One of my favorite things to do when I travel abroad is to catch public transportation because it gives you an intimate glimpse into the daily life of someone local to the area.  Having lived in a few large cities, one of the first things Sara and I do is figure out how to walk it. Similar to catching public transportation, walking a city is immersive and gives you insight into the socioeconomic structures as well as the daily lives of those who live in a particular area.

Protip: Walking a city also allows you to scope out future places to live!

When we lived in NYC, we walked almost all of lower Manhattan (below 60th – it’s also why we know it so well!) and so when we moved to Tokyo, we figured we’d do the same – but this time, we’ll try to document our strolls so that they’ll hopefully give you some ideas for your own adventures.

In addition to the route and how long it took, we’ll have snippets about places we detour to along with neighborhood notes. To kick this series off, this past weekend, we walked Hatchōbori Station (a little East of Ginza) to Nakano Station.

Hatchōbori Station to Nakano Station

Our Route

Hatchōbori Station to Nakano Station Route

Walking Tokyo: Hatchōbori Station to Nakano Station Route


Walking Tokyo: Hatchōbori Station to Nakano Station Statistics




  • ~5 hours
  • A little less than 10 miles
  • A little uphill north of the palace, but overall, a pretty easy stroll – this looks a lot scarier of a walk than it really is.
  • We stopped at Lawson Station in Ichigaya to get a drink and some lemon cheese pancakes (for fuel, of course!).
  • We walked around: Yasukuni Shrine and the exterior of the Imperial Palace.
  • Neighborhoods we passed through: Tsukiji, Ginza, Chiyoda, Ichigaya, Shin-Ōkubo
  • #FromPineapples difficulty: 🍍🍍 (of 5)
  • #FromPineapples things to see: 🍍🍍🍍 (of 5)

Neighborhood Notes

  • Ginza has a lot of shopping areas. Duh, it’s obviously famous for them – but walking the area gives a very different perspective of just how many shops there are here. Narrator: there’s a lot of them!
  • Ichigaya is noticeably fancier than a lot of Tokyo neighborhoods – not quite Roppongi Hills fancy, but still very, very nice. The building facades and overall atmosphere oozes upscale.
  • Shin-Ōkubo is (in)famous for its Koreatown and it shows – everything around the station is cheese this and cheese that. From cheese dakkarubi to cheese corndogs – you’re going to encounter a ton of younger folk here – even younger than Kichijoji. If you know Sara, you’d also know she’s already been here to eat Korean food, but we’re definitely coming back to try all these チーズ (cheese) dishes.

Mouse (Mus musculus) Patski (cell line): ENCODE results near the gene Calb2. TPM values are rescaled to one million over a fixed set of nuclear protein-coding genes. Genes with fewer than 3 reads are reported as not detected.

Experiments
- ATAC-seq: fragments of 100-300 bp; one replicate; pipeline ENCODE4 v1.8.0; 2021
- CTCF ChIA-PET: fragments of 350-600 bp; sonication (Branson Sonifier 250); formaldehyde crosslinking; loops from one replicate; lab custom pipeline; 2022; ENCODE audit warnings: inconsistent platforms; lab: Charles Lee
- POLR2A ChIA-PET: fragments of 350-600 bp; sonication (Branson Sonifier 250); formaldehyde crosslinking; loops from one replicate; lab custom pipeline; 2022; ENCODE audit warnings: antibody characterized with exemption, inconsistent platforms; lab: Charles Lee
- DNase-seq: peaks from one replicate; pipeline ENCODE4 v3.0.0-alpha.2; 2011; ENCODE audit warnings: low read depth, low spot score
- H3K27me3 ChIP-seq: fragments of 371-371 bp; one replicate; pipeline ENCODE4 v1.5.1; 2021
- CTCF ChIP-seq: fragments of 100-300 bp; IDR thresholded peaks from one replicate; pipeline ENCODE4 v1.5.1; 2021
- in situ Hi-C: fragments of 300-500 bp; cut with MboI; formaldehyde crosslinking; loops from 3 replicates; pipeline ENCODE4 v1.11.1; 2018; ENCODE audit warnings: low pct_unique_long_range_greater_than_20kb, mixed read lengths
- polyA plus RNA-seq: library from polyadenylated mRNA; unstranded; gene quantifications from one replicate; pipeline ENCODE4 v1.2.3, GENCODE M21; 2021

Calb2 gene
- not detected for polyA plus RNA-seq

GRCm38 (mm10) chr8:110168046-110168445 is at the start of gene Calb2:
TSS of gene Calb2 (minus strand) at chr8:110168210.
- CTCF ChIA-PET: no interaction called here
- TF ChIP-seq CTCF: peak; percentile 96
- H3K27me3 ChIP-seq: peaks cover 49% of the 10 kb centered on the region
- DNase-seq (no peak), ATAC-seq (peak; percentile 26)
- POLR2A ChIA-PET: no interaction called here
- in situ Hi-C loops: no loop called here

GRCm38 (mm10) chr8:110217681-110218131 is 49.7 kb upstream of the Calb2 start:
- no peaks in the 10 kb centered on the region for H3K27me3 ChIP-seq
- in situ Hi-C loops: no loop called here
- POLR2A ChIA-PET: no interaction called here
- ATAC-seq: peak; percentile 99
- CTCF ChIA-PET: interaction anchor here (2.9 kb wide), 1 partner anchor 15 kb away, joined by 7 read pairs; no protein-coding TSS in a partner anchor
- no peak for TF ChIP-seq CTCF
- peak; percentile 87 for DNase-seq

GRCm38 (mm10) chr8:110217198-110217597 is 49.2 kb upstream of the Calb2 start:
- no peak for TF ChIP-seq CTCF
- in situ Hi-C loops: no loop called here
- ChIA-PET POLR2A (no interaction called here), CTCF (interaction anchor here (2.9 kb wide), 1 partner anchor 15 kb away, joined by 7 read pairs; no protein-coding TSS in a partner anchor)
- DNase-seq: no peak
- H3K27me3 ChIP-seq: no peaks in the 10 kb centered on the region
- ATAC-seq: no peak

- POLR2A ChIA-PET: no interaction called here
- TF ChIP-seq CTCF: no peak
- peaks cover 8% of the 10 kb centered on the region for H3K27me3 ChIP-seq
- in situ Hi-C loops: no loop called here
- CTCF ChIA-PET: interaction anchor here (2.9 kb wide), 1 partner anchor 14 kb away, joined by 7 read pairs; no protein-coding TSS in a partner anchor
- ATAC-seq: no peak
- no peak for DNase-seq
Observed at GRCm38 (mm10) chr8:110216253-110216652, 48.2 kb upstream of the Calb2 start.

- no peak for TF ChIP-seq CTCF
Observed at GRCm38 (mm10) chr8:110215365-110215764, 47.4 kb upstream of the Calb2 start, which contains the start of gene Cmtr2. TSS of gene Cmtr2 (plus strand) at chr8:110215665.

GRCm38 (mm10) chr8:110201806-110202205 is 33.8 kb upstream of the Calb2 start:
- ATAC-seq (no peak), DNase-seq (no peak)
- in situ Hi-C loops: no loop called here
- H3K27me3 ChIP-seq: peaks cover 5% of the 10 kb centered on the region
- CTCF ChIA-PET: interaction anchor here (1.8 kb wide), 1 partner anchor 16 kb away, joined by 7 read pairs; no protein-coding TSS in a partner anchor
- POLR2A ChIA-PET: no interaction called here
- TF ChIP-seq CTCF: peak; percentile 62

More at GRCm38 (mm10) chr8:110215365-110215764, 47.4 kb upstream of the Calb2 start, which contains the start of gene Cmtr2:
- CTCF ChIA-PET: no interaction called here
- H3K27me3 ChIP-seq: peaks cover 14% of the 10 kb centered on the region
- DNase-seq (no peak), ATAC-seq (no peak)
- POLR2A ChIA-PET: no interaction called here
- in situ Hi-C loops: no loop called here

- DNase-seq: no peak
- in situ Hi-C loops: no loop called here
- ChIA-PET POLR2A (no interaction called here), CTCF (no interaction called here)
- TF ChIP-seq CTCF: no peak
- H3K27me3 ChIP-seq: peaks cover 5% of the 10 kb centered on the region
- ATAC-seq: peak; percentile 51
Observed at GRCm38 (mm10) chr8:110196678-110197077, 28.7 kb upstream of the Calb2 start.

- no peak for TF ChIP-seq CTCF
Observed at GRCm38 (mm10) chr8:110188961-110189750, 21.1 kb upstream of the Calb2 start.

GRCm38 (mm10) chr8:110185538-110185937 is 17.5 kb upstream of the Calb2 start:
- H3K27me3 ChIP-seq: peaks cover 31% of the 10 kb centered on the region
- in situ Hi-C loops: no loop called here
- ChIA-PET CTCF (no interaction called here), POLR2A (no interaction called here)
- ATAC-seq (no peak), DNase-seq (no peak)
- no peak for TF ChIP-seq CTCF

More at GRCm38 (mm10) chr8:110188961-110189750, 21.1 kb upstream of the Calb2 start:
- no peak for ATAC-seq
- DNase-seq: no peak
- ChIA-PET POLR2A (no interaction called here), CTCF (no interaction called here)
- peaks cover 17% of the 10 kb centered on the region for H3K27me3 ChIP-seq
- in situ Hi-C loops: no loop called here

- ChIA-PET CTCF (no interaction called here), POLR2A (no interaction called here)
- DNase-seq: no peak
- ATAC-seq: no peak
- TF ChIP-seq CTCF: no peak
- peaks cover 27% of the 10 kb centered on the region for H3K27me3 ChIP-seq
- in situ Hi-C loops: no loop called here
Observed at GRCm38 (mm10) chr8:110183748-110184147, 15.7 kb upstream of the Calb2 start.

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Shitamachi Tanabata Matsuri

The Shitamachi Tanabata Matsuri is a summer festival that celebrates the uniting of two (literal) star-crossed lovers with wish-writing, colorful decorations and star-shaped everything. Mostly for kids, tbh. 

TL;DR The Shitamachi Tanabata Matsuri is a summer festival that celebrates the uniting of two (literal) star-crossed lovers with wish-writing, colorful decorations and star-shaped everything. Mostly for kids, tbh. 

The Story

The Tanabata Matsuri, or Star Festival, is celebrated in Tokyo on July 7th every year (a few other places celebrate on August 8th since it was initially based on the Lunar calendar #themoreyouknow).

It’s a cute, but pretty depressing story of a Princess that falls in love with a Shepherd – all is flowers and candy until they start neglecting their respective jobs and the Princess’ dad decides that they work >>>>> love. Savage parenting, but life’s all about balance, I suppose.

He sees how sad she is and decides to give them ONE day a year to meet on the 7th day of the 7th month. – at the Amanogawa (Heavenly river, or Milky Way). For a cute illustrated story, check out this youtube vid (Japanese with subs).

Matsuri Weekend

The actual festival takes place in several locations all around Japan, so wherever you’re living/visiting be sure to give it a quick google. The festival we checked out, Shitamachi Tanabata Matsuri, spanned July 5th – July 9th and included live performances, a parade, food, drinks and activities (mostly kid-focused).

It was blazing hot when we got there around 2pm on Sunday – but there was a ton to see! We walked from the Tawaramachi Station to Ueno Station, along the main street of the festival (Kappabashi Hondori).

There were decorations and tanzoku (slips of paper to write your wishes on) for you to tie to the bamboo branches strung up around the street.